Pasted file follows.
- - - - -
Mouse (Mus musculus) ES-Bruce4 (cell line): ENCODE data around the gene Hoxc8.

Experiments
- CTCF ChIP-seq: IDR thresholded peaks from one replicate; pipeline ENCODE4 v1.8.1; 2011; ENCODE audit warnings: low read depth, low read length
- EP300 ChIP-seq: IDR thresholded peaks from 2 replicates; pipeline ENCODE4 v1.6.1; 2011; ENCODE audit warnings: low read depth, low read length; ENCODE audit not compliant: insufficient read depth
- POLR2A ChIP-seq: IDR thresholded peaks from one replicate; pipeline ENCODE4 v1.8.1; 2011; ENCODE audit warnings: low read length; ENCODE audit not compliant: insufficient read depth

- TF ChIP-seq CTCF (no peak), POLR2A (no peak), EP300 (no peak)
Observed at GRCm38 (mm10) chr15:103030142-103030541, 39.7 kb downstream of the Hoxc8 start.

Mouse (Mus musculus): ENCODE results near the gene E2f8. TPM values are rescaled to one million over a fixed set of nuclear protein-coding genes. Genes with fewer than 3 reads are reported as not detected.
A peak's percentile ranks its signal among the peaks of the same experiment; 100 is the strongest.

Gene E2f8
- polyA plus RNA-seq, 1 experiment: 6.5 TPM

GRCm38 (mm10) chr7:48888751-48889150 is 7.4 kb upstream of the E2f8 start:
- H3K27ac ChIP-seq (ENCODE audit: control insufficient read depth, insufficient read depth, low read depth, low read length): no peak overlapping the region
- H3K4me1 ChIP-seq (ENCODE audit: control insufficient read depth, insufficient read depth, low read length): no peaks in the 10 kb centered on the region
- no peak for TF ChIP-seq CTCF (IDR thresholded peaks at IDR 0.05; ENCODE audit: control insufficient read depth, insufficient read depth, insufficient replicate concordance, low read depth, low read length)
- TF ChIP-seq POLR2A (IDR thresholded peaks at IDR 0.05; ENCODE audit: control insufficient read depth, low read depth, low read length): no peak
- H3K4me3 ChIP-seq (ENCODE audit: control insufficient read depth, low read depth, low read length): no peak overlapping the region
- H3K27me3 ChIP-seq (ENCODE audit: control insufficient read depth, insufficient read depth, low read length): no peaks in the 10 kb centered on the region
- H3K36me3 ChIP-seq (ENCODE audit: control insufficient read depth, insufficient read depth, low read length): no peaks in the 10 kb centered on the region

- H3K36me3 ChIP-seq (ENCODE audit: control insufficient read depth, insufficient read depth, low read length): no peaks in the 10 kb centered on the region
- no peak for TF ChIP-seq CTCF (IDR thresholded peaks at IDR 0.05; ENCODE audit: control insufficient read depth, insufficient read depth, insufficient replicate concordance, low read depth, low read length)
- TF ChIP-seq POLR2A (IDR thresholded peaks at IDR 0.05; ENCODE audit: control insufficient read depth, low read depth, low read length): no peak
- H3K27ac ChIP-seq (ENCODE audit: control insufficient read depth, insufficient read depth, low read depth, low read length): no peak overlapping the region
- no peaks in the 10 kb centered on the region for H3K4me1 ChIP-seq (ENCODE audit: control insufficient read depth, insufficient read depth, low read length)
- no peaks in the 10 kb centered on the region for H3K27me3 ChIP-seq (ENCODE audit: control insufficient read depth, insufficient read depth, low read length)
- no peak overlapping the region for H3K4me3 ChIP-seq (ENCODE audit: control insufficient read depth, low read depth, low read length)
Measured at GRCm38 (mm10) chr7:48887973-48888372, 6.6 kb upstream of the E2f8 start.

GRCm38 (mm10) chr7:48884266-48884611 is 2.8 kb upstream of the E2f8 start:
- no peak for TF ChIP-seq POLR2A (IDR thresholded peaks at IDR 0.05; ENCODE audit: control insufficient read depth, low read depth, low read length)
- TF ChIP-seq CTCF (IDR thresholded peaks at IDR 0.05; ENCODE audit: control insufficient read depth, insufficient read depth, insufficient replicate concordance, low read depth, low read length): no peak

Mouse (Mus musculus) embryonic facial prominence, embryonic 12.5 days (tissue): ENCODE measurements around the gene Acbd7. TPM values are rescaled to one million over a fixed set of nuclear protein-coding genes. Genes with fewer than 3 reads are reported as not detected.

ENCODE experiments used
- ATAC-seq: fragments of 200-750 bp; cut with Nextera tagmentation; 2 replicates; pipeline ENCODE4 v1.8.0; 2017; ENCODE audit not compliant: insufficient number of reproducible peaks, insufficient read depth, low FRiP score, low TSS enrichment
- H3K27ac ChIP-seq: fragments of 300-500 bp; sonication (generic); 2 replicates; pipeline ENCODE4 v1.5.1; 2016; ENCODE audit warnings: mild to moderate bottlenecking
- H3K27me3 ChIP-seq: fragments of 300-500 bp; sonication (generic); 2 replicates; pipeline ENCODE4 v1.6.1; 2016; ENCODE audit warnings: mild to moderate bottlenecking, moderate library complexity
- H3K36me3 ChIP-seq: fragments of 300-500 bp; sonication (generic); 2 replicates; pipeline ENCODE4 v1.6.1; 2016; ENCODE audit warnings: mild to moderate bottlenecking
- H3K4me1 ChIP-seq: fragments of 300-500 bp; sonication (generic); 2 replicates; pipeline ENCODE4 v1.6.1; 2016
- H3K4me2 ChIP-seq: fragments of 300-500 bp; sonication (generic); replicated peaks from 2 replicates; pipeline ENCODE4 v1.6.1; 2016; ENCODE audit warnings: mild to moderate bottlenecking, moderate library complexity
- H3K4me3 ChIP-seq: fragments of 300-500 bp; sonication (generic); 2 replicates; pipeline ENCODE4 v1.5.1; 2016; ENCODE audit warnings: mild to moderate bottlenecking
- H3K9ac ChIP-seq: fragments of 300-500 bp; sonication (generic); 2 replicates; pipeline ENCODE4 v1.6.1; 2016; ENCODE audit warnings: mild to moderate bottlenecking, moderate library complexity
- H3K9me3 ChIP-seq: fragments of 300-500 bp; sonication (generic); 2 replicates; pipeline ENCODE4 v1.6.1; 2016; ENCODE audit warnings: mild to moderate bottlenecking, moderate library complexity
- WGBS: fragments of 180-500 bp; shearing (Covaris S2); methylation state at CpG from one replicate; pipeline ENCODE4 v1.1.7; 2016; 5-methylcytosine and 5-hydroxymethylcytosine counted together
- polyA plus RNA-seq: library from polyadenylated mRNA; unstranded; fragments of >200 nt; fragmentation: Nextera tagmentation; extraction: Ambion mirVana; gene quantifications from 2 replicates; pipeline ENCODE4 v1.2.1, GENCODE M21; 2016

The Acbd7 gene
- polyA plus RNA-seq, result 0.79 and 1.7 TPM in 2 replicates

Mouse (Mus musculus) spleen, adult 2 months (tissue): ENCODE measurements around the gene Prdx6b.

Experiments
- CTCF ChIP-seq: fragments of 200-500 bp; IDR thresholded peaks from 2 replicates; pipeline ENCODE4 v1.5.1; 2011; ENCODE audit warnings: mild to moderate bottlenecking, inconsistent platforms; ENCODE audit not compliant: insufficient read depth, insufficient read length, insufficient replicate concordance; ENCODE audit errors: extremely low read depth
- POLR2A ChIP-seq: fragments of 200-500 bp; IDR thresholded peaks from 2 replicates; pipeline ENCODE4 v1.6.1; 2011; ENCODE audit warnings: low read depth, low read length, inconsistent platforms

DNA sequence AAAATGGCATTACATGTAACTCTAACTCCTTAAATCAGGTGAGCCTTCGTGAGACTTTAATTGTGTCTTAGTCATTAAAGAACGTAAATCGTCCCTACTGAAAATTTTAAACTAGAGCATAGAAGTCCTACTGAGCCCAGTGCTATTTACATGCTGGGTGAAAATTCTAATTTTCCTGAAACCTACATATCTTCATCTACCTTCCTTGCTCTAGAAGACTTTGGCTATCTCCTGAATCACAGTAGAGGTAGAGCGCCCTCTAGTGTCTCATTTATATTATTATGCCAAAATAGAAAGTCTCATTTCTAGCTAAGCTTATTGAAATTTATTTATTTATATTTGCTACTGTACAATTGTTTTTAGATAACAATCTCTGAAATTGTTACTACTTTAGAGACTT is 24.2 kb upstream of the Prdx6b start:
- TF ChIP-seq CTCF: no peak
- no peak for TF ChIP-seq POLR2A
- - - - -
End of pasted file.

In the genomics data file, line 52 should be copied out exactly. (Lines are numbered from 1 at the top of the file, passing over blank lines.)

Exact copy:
- no peak for TF ChIP-seq POLR2A